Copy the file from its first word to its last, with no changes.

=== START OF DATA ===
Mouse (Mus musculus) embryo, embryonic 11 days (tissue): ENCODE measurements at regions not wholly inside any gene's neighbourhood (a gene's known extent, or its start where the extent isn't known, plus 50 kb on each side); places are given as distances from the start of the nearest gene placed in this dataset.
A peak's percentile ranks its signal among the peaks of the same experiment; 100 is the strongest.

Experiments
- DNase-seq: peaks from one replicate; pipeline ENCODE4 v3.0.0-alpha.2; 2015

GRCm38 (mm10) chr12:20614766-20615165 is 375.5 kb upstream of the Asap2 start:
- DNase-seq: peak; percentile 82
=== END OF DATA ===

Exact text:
Mouse (Mus musculus) embryo, embryonic 11 days (tissue): ENCODE measurements at regions not wholly inside any gene's neighbourhood (a gene's known extent, or its start where the extent isn't known, plus 50 kb on each side); places are given as distances from the start of the nearest gene placed in this dataset.
A peak's percentile ranks its signal among the peaks of the same experiment; 100 is the strongest.

Experiments
- DNase-seq: peaks from one replicate; pipeline ENCODE4 v3.0.0-alpha.2; 2015

GRCm38 (mm10) chr12:20614766-20615165 is 375.5 kb upstream of the Asap2 start:
- DNase-seq: peak; percentile 82